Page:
"It's just part of what comes with having success over a number of years," he said. "So postseason success is expected. And I think it should be, especially when you're a high seed. Sometimes you're successful, sometimes you're not. You don't want the kids to feel it, but I think they definitely want to surpass last year's tournament. But we've got to make sure that's not what drives us. Getting better every game is what should drive us.
"As a coach, we've been here. Players only get four years. What you do over 18 games against your league competition really shows where your program is. I don't want it to mean too much to the players right now. We've got a lot more to do. I have to make sure that doesn't consume their thoughts. We have to stay focused on, how can you go farther?
"Everybody has to deal with it. That's the way it is. I don't have enough time to figure it out, but we accept that. We really do. North Carolina deals with it, Kansas deals with it. Everything's a trade. You don't get 20,000 people come to watch you play [at the Wells Fargo Center] and not get that pressure. Or the criticism. I'm not against it. I'm not upset with anybody for thinking that way. It's just reality."
Last year, none of the kids on his team had ever won an NCAA game. So they at least got that checked off. These guys, if only in the back of their minds, are obviously thinking more long-term.
Once you get to the second week four times in 5 years, perspectives change.
"[In 2008], we won a couple of great games in the NCAA Tournament and got labeled a Sweet 16 team," Wright said. "So we took it. We didn't turn that back. Seriously, we didn't say, 'No, that doesn't count.' If you take that, then you have to take the criticism, too. That's the challenge. You can't have that be a detriment. But we have to let them know it's all out there. They watch TV, they listen to radio. And it's all legit. I think it's fair. You can't have any fear of failure. That's where the leadership comes in. You can't be motivated by the wrong things. You can't be looking down the line to see what would be the rewards for winning.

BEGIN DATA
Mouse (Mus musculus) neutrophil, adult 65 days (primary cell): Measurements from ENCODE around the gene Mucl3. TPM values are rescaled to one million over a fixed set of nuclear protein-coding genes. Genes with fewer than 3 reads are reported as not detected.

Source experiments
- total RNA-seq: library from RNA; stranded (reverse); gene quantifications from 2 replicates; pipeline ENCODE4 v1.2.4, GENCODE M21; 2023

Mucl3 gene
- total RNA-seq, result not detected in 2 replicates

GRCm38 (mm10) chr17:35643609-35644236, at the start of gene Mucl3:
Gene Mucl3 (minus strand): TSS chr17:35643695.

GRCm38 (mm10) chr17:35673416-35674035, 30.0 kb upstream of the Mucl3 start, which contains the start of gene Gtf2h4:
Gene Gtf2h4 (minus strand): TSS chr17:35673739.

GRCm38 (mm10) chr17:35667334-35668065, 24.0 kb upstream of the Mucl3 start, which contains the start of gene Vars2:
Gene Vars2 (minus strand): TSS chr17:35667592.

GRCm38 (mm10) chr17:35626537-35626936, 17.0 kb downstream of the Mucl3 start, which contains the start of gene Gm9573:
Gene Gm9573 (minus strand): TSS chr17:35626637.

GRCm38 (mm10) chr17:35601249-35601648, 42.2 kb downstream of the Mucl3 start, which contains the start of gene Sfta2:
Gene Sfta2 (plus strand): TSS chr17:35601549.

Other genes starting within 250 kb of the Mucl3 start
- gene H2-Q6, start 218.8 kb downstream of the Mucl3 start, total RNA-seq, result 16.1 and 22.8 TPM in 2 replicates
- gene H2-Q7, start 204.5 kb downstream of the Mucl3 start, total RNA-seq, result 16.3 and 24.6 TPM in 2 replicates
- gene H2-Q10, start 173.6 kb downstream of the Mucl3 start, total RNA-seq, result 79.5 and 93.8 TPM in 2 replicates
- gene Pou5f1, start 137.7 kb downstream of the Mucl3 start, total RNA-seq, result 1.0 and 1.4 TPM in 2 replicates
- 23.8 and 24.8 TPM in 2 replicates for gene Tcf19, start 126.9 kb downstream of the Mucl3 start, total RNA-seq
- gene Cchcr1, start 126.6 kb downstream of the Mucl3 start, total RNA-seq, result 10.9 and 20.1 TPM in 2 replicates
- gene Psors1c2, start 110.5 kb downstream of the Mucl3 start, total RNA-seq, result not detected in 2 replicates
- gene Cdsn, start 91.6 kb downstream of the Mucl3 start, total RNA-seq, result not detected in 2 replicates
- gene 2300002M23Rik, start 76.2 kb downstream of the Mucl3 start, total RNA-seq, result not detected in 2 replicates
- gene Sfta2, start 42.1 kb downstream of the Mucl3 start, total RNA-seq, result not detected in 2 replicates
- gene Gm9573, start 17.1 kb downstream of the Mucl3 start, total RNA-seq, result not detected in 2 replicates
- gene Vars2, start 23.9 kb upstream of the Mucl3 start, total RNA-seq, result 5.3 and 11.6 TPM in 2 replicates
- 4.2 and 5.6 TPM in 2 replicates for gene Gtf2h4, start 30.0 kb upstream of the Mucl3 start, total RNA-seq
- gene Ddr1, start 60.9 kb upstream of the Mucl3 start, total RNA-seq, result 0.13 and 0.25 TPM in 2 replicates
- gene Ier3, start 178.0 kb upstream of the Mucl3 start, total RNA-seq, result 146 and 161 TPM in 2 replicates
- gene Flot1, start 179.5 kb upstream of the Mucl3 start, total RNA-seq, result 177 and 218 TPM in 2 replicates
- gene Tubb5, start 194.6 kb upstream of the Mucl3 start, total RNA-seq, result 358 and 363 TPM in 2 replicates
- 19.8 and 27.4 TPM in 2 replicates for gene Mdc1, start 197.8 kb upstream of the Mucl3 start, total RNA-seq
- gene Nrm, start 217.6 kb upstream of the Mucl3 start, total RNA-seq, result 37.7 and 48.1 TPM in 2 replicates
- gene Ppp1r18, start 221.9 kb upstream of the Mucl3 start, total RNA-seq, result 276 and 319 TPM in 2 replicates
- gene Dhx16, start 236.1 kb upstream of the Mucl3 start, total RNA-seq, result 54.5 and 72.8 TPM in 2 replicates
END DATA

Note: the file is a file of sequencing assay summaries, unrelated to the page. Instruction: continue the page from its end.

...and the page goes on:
"Last year, I don't know how much they understood that, the pressure of the NCAA Tournament. Because the year before that, we kind of snuck in. So we were happy to be there. Then we played a great game [against North Carolina]. So they had that experience. Now a lot more is expected. I think all of that is in their consciousness. And I think that's going to help them handle it well."
Want to know why the Wildcats are who they are? With less than 2 minutes to go in Saturday's Big East final, conference co-Player of the Year Ryan Arcidiacono, who was nursing sore ribs, dived into the cheerleaders along the baseline trying to run down a loose ball that he didn't need to be running down at that point. But he did, because it's Villanova basketball. And that's how they play. And talk.
While it might sound cliche to those of us who've heard it a zillion times, it means everything to them. And maybe that's why they figured out a way to win Friday's semifinal, by two over Providence on a pair of late free throws by Arcidiacono after having blown a 13-point second-half lead.
It's exactly the kind of game they're probably going to have to survive at least once if they're going to go far in the Madness. So we'll see. They're playing well enough, and they seem hungry enough.
Now it's largely up to them. Unless maybe they run into the eventual national champ again.
"I love this time of year," Wright said. "Every team's different. I love this team. I love the leadership. I love the pressure. I think they do, too.
"It's easy for me to love the pressure. I've been in it a long time. I don't know if they loved it last year. It might have been too big. But I've seen how they've handled so many situations this year. Out at Xavier [where they clinched the regular-season title] on Senior Night. Out at Creighton, when things were getting crazy at the end. At Butler, where we made a shot to win on the last play.
"The thing about this group that's really impressed me is their mental toughness. They respond in a positive way to anything that happens in a game."
But not on this level. At least not yet. The last great unknown is about to be answered.
It's the part of all this that is destined to be remembered the longest.